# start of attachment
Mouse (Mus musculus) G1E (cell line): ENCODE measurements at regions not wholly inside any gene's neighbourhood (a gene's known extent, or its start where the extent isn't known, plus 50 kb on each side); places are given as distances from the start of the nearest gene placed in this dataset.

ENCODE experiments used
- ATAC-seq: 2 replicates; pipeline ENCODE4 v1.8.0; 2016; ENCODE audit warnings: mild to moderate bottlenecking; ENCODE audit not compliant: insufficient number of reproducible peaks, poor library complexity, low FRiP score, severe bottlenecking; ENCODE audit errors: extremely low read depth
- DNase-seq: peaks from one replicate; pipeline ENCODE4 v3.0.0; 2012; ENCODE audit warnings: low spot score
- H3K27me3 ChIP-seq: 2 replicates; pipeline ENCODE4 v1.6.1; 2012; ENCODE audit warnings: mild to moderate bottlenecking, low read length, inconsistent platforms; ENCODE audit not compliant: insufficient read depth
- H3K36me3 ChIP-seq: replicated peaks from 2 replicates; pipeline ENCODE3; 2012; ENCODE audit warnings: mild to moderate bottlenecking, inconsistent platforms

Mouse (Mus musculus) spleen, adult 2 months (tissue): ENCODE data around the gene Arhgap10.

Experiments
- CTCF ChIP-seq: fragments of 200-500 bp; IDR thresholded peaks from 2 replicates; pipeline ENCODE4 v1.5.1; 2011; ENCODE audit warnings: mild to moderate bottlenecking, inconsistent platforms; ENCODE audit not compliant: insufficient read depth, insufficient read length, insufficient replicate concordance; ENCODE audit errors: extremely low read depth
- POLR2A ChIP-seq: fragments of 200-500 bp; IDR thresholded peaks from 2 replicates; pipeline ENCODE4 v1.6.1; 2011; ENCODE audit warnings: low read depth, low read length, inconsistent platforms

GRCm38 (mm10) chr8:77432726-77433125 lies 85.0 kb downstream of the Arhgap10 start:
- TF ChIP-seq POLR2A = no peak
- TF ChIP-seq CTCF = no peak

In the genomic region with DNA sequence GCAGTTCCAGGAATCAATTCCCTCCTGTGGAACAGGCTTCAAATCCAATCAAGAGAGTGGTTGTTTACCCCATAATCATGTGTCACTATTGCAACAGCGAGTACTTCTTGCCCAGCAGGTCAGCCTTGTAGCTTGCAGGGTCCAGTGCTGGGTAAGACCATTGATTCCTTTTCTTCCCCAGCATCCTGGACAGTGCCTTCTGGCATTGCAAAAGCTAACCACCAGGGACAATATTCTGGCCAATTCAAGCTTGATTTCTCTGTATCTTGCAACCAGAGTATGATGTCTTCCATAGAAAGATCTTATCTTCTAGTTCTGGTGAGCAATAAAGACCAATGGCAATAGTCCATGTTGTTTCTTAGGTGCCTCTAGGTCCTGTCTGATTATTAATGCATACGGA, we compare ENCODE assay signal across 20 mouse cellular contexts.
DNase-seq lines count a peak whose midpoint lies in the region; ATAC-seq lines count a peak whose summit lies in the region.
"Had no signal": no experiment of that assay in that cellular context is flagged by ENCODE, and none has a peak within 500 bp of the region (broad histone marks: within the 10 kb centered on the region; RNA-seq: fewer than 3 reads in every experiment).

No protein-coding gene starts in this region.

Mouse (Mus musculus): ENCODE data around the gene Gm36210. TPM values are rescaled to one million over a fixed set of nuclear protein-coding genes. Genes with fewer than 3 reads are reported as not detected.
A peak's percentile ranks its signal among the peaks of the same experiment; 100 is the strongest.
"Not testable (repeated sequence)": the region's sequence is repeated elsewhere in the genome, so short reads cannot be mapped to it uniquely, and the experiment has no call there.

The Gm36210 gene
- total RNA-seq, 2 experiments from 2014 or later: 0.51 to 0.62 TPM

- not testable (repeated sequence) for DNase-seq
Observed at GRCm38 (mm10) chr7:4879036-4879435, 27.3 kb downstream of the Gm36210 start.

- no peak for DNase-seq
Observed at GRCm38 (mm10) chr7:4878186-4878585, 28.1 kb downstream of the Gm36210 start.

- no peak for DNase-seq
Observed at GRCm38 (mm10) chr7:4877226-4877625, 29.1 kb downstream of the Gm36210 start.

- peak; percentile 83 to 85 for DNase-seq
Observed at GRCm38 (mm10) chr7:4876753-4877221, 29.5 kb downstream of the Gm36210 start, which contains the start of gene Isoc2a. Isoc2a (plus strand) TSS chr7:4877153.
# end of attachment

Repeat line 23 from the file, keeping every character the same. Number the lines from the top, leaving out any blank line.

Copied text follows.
- not testable (repeated sequence) for DNase-seq